The beat went on, the crowds got bigger, and our admirers ranged from Pete Seeger to David Bowie, Norman Mailer to Frank Herbert, Frank McCourt to Lester Bangs.

It didn’t hurt when Girl Next Door became the first rock song about lesbianism to get significant airplay – though when, Polydor, our Irish record company, listened to the lyrics, they promptly dumped our LPs into the garbage. The Island of Saints and Scholars apparently wasn’t ready for us.

In the meantime, our manager ordered us up to the Catskills to rehearse a 5-piece band that could capture the sound we’d created in the studio, but when we returned he had moved to the West Coast, and a promised US tour evaporated.

So we formed the new wave Major Thinkers, were signed to a major record deal and became the “next big thing” for a couple of months.

Eventually Pierce and I went our separate ways, and Absolutely and Completely became an LP collector’s item. But we never forgot it and its 1970’s uniqueness.

It’s just been re-released as a limited edition CD with lots of bonus tracks and can be purchased at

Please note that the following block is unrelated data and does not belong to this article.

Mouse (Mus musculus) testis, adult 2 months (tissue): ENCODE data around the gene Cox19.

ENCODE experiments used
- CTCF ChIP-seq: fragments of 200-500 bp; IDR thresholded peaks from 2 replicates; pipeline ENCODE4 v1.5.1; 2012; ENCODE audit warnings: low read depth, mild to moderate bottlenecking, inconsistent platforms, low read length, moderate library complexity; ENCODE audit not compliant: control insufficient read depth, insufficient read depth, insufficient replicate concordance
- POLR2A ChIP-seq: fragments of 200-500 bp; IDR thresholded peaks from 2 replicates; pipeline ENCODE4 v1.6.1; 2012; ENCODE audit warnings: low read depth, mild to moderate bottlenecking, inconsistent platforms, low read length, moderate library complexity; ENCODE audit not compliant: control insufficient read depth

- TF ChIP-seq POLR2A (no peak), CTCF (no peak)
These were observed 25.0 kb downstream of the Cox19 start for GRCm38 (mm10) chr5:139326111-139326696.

Though not for the faint of heart, it captures the spirit of 1970’s New York, and the dreams of two young men who did things their way - absolutely and completely.

Saturday 8 October 2022

A Not So Natural Disaster

 The ospreys were still diving in Long Island Sound in early October.  They’re usually long gone by now; it’s a hell of a journey to South America where many of them spend the winter months.

Then again, they arrived late this year, as did the piping plovers. I began to wonder if both species were victims of the extreme weather so common nowadays.

The egrets were a no show. Oh, there were sightings, but nothing like other years when the marshland would resound with their chatter around dawn.

Why does it matter? I guess I’ve come to rely on them. When all else is in turmoil, these birds provide constancy.

I’ve long ago given up on horseshoe crabs - though they’ve outlasted their dinosaur peer, their numbers in the Sound have dropped precipitously in the last decade.

Some say they’ve become victims of the pharmaceutical companies who use their blood to test the efficacy of various vaccines.

Perhaps, but I think the rise in temperature in local coastal waters has interfered with their mating process. 450 million years of courting come to an end – and on our watch too.